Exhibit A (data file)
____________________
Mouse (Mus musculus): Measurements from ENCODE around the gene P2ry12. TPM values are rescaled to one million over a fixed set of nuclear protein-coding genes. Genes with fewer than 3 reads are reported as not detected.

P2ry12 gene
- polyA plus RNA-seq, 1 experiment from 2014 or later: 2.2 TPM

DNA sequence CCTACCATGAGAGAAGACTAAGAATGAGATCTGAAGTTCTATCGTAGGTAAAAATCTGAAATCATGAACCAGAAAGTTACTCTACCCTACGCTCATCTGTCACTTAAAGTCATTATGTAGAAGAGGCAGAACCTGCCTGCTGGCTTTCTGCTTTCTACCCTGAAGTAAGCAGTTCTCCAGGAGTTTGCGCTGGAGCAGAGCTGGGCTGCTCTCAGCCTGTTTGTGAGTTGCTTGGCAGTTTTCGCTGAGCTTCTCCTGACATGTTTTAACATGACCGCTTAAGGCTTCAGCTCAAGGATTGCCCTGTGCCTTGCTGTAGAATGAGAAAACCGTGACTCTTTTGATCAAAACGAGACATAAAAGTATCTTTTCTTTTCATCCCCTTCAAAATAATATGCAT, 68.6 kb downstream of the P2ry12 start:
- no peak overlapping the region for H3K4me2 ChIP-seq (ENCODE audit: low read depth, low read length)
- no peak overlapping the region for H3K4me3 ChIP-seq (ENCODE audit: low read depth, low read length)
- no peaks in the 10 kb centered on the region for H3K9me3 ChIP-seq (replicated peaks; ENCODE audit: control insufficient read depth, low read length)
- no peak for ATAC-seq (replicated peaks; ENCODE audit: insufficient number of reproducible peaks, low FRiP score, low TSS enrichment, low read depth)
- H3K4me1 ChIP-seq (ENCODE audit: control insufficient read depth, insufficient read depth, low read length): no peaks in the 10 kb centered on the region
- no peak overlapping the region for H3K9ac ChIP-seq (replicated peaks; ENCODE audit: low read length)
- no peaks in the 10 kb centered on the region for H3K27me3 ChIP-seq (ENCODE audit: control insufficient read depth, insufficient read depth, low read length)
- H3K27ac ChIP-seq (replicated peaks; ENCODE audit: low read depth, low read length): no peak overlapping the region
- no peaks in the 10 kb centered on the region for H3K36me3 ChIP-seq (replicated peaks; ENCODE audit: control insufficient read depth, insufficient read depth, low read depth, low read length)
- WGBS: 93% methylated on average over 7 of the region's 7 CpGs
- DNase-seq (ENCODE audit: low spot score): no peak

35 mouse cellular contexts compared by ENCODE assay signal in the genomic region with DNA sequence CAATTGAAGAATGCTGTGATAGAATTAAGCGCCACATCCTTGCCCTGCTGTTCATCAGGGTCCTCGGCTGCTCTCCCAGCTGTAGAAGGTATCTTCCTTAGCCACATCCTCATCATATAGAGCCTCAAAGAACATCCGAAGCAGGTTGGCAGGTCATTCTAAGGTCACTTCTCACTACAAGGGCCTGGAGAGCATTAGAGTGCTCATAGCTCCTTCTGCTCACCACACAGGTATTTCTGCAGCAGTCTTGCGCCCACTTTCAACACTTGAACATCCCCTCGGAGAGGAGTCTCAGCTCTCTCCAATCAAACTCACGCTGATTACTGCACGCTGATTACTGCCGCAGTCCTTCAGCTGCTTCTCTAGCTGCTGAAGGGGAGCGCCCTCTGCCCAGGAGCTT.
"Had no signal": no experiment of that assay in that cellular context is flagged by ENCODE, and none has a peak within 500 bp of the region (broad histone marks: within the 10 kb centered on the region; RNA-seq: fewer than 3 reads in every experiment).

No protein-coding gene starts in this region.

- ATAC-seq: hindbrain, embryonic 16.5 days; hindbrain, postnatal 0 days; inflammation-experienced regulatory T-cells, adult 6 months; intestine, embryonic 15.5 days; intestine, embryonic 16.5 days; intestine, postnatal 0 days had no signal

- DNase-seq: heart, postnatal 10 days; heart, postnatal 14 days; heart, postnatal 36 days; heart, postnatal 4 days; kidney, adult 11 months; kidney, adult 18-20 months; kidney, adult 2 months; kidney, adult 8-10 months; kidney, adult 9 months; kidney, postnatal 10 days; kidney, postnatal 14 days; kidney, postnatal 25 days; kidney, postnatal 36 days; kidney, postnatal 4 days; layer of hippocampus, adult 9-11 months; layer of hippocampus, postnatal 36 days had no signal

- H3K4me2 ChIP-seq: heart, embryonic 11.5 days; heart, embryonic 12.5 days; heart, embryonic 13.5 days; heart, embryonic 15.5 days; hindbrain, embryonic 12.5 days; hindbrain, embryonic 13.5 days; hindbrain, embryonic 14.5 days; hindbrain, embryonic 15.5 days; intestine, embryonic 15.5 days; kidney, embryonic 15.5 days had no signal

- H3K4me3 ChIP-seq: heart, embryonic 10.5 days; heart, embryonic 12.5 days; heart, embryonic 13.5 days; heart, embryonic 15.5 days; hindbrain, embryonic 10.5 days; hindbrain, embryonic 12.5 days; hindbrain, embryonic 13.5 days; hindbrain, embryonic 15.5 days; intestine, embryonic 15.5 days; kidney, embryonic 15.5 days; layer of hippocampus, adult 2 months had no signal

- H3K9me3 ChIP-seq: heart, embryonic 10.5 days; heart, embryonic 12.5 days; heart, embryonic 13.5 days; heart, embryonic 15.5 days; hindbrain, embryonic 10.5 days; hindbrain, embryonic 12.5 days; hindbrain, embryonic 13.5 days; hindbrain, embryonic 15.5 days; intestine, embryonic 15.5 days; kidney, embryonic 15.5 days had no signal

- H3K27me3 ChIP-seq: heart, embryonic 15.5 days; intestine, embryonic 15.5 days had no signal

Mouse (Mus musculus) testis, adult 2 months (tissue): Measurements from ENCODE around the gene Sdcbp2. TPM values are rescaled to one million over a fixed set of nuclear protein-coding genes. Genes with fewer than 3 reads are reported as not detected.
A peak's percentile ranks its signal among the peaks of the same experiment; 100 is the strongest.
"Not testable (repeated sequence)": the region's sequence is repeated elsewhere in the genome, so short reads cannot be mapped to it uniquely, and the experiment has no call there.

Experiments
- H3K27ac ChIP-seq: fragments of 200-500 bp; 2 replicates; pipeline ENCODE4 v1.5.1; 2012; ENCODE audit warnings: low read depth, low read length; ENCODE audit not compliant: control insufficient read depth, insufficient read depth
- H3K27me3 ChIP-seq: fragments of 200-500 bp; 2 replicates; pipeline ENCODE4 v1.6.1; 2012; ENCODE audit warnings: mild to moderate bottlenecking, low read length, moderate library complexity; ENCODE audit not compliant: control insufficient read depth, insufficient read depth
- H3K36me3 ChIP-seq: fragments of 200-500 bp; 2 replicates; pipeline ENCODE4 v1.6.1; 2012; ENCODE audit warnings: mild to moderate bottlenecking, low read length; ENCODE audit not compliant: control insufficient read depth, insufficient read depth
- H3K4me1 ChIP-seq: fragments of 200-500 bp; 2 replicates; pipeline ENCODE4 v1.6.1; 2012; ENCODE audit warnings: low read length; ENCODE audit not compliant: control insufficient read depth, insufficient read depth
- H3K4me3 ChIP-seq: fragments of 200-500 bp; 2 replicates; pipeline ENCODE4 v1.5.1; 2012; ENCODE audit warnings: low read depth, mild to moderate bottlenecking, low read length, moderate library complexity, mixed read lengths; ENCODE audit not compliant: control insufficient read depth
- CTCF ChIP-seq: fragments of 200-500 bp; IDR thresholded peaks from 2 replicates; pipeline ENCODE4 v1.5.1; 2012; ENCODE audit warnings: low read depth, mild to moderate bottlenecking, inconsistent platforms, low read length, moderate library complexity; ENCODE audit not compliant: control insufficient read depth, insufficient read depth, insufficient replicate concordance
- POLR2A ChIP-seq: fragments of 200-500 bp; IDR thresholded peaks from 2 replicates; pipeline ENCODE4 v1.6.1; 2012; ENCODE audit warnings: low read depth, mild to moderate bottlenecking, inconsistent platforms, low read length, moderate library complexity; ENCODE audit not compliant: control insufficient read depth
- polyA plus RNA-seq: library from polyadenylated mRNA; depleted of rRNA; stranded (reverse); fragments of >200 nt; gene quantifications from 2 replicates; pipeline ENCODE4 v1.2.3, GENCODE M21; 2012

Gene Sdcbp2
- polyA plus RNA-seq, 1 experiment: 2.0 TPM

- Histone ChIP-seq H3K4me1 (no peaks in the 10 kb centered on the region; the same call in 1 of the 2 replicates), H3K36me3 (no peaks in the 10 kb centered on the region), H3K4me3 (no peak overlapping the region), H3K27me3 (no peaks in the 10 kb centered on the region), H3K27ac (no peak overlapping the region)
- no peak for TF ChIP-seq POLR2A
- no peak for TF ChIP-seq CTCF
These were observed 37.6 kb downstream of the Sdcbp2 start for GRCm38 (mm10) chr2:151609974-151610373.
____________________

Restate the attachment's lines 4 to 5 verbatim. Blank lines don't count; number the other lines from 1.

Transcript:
DNA sequence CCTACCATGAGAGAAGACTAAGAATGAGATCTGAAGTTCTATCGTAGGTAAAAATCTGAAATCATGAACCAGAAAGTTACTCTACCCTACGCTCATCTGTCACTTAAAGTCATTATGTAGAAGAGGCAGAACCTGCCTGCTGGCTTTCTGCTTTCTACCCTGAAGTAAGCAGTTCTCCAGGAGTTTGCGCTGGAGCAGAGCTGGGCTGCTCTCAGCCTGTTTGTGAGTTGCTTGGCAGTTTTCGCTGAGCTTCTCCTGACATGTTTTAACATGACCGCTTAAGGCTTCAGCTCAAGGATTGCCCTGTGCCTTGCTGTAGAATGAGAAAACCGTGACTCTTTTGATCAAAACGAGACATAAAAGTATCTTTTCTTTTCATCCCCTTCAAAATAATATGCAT, 68.6 kb downstream of the P2ry12 start:
- no peak overlapping the region for H3K4me2 ChIP-seq (ENCODE audit: low read depth, low read length)